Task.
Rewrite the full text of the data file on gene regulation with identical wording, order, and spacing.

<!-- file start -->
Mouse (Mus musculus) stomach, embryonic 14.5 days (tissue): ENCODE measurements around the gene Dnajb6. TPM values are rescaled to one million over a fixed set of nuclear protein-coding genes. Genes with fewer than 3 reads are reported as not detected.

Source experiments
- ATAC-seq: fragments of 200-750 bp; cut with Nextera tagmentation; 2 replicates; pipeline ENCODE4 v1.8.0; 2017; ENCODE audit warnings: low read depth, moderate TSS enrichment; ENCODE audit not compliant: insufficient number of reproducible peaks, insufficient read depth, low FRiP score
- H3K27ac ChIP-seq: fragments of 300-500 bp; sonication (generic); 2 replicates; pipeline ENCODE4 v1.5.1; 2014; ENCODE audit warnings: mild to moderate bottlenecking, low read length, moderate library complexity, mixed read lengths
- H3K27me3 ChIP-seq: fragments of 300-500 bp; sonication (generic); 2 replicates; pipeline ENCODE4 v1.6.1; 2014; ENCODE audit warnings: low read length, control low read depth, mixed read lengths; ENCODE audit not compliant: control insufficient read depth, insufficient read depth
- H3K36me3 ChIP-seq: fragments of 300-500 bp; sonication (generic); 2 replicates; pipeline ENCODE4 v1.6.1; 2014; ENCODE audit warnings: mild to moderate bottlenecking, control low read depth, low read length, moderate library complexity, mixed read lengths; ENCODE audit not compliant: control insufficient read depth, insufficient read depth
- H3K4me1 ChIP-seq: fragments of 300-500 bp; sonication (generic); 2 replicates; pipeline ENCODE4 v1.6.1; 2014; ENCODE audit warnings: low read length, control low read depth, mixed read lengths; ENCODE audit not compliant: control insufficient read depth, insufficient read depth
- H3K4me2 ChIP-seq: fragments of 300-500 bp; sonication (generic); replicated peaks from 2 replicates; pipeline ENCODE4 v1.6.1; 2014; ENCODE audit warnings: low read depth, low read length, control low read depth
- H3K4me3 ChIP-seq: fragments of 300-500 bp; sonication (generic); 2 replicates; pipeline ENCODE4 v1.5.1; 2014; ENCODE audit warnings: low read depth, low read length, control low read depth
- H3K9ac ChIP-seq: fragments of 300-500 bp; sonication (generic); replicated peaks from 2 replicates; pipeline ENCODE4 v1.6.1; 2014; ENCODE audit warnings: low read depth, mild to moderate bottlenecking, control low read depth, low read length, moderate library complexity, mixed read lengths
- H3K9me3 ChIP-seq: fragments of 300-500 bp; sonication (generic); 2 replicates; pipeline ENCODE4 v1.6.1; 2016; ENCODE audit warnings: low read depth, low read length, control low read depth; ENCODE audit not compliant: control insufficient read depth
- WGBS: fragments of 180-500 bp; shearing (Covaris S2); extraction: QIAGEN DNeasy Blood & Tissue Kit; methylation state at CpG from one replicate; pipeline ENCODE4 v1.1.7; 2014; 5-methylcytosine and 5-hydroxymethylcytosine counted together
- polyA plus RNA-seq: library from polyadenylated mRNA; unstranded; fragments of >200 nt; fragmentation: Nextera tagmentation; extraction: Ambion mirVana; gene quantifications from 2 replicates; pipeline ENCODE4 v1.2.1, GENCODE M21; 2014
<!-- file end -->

Mouse (Mus musculus) stomach, embryonic 14.5 days (tissue): ENCODE measurements around the gene Dnajb6. TPM values are rescaled to one million over a fixed set of nuclear protein-coding genes. Genes with fewer than 3 reads are reported as not detected.

Source experiments
- ATAC-seq: fragments of 200-750 bp; cut with Nextera tagmentation; 2 replicates; pipeline ENCODE4 v1.8.0; 2017; ENCODE audit warnings: low read depth, moderate TSS enrichment; ENCODE audit not compliant: insufficient number of reproducible peaks, insufficient read depth, low FRiP score
- H3K27ac ChIP-seq: fragments of 300-500 bp; sonication (generic); 2 replicates; pipeline ENCODE4 v1.5.1; 2014; ENCODE audit warnings: mild to moderate bottlenecking, low read length, moderate library complexity, mixed read lengths
- H3K27me3 ChIP-seq: fragments of 300-500 bp; sonication (generic); 2 replicates; pipeline ENCODE4 v1.6.1; 2014; ENCODE audit warnings: low read length, control low read depth, mixed read lengths; ENCODE audit not compliant: control insufficient read depth, insufficient read depth
- H3K36me3 ChIP-seq: fragments of 300-500 bp; sonication (generic); 2 replicates; pipeline ENCODE4 v1.6.1; 2014; ENCODE audit warnings: mild to moderate bottlenecking, control low read depth, low read length, moderate library complexity, mixed read lengths; ENCODE audit not compliant: control insufficient read depth, insufficient read depth
- H3K4me1 ChIP-seq: fragments of 300-500 bp; sonication (generic); 2 replicates; pipeline ENCODE4 v1.6.1; 2014; ENCODE audit warnings: low read length, control low read depth, mixed read lengths; ENCODE audit not compliant: control insufficient read depth, insufficient read depth
- H3K4me2 ChIP-seq: fragments of 300-500 bp; sonication (generic); replicated peaks from 2 replicates; pipeline ENCODE4 v1.6.1; 2014; ENCODE audit warnings: low read depth, low read length, control low read depth
- H3K4me3 ChIP-seq: fragments of 300-500 bp; sonication (generic); 2 replicates; pipeline ENCODE4 v1.5.1; 2014; ENCODE audit warnings: low read depth, low read length, control low read depth
- H3K9ac ChIP-seq: fragments of 300-500 bp; sonication (generic); replicated peaks from 2 replicates; pipeline ENCODE4 v1.6.1; 2014; ENCODE audit warnings: low read depth, mild to moderate bottlenecking, control low read depth, low read length, moderate library complexity, mixed read lengths
- H3K9me3 ChIP-seq: fragments of 300-500 bp; sonication (generic); 2 replicates; pipeline ENCODE4 v1.6.1; 2016; ENCODE audit warnings: low read depth, low read length, control low read depth; ENCODE audit not compliant: control insufficient read depth
- WGBS: fragments of 180-500 bp; shearing (Covaris S2); extraction: QIAGEN DNeasy Blood & Tissue Kit; methylation state at CpG from one replicate; pipeline ENCODE4 v1.1.7; 2014; 5-methylcytosine and 5-hydroxymethylcytosine counted together
- polyA plus RNA-seq: library from polyadenylated mRNA; unstranded; fragments of >200 nt; fragmentation: Nextera tagmentation; extraction: Ambion mirVana; gene quantifications from 2 replicates; pipeline ENCODE4 v1.2.1, GENCODE M21; 2014